What to do when nobody knows what’s wrong with you

24th April, 2017   |    By Bethwyn   |    5 min read

Hi there! The title of this post may sound pretty gloomy and… maybe even a little judgemental now that I think about it, but for those that have read previous blogs of mine, this is just a continuation of one of my main topics: chronic illness.

Sometimes in the course of our lives, we start to get persistent symptoms that interrupt our daily lives. Often they can start out super small, but if we ignore them, they can get bigger and more present until it feels like our body is shouting at us to DO SOMETHING. And that’s when (hopefully) we head to the doctor to find out what’s going on.

And sometimes, we will be sent for routine tests – blood tests, maybe an ultrasound or a scan of some sort – just to ‘check’. And then those tests come back ‘normal’, when we are still feeling anything but.  And that’s when we have to confront something we may not want to – not only do WE not know what’s happening to us, but our doctor doesn’t either.

This can be terrifying. We assume that our doctors are the people that will heal our every (physical) hurt and will be there to tell us what is happening in our own bodies when we can’t figure it out. And it can be so hard to come to terms with.

But, in the end, the doctors are (again, hopefully) doing the best they can, and sometimes that means admitting that they don’t know what is going on.

I have had many tests in my time as an ‘ill’ person, let me tell you. I have been shuffled between blood tests, ultrasounds, scans of my brain, even the occasional hospital visit or appointment with a specialist. And many of them (read: almost all) have come back saying I am perfectly fine. But if you were to sit me down and get me to explain all the things I deal with from day-to-day? Well, we’d be there awhile. You might want to fix some tea.

I wanted to write this post for other people going through a time where they’re being shuffled between desperately wanting an answer and overwhelming insecurity after someone even HINTS that it might be ‘all in your head’. But I also wanted to write this for myself, as I am back in that system right now, and awaiting a specialist appointment in the coming weeks.

It can be hard not to slip into the darkness of not-knowing when going through something like this. Each test or appointment can be a beacon of hope – something you come close to not allowing yourself as time goes on – that maybe, just maybe, this time someone will find out what is wrong with you. And then, if it doesn’t work out that way? Crushing disappointment, and that ever-present fear come back to you.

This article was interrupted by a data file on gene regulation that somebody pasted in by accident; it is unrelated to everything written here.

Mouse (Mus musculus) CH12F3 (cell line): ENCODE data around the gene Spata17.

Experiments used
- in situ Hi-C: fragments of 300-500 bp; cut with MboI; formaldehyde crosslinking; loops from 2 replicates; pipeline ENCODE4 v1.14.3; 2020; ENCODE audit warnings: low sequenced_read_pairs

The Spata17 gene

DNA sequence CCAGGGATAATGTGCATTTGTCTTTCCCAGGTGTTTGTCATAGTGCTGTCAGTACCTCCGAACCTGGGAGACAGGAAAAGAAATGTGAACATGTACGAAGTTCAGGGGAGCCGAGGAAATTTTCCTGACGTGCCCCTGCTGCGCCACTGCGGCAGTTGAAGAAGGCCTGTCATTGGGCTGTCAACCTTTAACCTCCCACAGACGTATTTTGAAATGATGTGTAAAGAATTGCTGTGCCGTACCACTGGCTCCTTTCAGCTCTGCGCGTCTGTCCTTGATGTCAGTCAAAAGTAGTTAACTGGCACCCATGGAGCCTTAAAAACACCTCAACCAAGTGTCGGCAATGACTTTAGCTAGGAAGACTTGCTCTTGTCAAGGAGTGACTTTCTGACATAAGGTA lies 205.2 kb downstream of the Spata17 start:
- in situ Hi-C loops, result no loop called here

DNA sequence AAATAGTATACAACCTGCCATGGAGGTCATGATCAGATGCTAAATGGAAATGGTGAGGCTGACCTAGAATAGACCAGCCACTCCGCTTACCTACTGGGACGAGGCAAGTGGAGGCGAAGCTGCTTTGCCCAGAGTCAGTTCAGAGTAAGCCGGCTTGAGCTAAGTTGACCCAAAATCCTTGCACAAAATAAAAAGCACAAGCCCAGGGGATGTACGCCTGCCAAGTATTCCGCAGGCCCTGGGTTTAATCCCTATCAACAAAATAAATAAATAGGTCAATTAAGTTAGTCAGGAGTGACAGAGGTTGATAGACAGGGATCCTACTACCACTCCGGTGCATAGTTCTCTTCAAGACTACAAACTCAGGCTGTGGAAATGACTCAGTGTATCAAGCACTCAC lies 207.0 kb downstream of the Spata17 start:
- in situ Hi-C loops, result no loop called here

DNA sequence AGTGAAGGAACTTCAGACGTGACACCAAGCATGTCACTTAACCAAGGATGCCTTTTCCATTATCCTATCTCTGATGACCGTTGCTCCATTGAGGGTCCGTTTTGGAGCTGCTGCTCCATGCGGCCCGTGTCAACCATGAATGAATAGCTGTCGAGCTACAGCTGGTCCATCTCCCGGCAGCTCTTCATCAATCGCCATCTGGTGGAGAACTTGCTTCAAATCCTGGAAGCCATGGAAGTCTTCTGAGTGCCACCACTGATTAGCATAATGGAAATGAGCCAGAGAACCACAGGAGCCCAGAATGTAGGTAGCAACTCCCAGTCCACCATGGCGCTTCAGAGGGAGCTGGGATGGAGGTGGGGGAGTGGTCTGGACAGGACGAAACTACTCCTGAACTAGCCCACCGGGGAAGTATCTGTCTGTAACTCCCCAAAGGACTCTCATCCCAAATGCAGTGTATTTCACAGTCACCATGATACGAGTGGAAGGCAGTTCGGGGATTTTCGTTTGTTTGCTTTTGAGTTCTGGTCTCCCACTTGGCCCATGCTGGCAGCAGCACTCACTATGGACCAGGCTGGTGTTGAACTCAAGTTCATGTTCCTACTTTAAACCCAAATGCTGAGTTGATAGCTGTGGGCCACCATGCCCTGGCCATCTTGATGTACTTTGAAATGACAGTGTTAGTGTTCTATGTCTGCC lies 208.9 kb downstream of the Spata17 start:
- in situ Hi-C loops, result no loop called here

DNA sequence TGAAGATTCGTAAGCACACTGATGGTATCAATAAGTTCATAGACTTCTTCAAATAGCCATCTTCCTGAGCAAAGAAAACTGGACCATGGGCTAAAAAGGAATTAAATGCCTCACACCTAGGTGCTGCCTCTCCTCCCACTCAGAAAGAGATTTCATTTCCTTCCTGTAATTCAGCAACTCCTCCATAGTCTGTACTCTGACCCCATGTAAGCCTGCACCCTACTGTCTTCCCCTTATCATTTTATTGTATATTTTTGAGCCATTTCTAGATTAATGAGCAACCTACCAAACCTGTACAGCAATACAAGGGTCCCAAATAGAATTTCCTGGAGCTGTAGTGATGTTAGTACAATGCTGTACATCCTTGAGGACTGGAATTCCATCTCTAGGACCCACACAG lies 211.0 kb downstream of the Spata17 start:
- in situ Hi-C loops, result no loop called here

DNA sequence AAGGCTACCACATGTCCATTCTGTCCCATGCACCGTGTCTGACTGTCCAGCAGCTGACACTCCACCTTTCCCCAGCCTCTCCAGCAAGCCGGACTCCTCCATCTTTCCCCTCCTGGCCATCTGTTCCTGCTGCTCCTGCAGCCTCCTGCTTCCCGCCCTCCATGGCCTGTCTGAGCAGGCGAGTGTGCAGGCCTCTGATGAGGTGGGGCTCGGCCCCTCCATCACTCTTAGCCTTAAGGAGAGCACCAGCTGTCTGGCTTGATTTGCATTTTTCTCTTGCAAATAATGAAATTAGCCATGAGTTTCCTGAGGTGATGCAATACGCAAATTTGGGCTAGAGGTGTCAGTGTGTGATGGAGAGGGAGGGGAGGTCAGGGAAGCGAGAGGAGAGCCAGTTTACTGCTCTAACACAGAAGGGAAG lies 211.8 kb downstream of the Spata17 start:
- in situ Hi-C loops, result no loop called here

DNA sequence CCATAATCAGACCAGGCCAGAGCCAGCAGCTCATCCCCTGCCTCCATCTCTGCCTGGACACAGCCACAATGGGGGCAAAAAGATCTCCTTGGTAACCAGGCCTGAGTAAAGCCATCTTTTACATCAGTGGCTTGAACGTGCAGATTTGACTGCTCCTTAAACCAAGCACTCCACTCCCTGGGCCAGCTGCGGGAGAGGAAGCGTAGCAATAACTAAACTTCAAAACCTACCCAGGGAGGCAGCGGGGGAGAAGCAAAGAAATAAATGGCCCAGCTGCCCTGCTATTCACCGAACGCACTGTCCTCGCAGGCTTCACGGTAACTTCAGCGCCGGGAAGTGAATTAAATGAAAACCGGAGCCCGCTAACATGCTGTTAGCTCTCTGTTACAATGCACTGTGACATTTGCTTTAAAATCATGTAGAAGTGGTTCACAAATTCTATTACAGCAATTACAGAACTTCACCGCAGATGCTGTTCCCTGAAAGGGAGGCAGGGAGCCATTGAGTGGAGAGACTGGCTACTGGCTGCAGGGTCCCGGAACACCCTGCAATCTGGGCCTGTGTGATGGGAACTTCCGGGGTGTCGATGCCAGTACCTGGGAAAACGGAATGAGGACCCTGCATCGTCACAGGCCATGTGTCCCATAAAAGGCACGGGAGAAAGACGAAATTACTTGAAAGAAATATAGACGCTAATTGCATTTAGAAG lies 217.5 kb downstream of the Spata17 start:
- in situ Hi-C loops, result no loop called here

I am in that place right now – this next appointment could mean a new chapter for me, or it could mean going back to wondering what exactly is going on in my own body. I am allowing myself a little hope, but not too much (if that makes sense), because it could mean having to get upset again that nobody knows what’s going on. It could mean more tests that show me nothing other than a supposedly healthy body.

But I like to think that this time, I am looking at the situation with a little more wisdom under my belt. Yes, I may get a diagnosis, and that might be scary or amazing or a bit of both. Or, yes, I might get another puzzled look and vague suggestion of how to feel better. Either way, I’m still going to keep trying to live my life. I am still going to be me.

It can be really frustrating trying to see continuity when something huge is happening in your life, or about to happen. You see that test next week, and you see nothing beyond it. You look at that appointment coming up tomorrow and you focus so much of your attention on it that you can’t focus on anything else.

When I get stuck in my head about these things, I connect to the most basic thing I can – in fact, the thing I try to connect to even when I am feeling at my worst. I focus on my breath. Because the breath is the thing connecting me to this world – every inhale and exhale keeping me on my own path. Something I can sense and hold onto even when other things make no sense. And I just keep focusing on that until I can see that there is an ‘after’. There is a continuation to all of this.

Because, as long as I’m breathing, you can bet I’m going to be trying to be true to who I am. Chronic nameless illness or not, I am still going to keep going.


Also check the related topics:  

Chronic illness

Add Your Story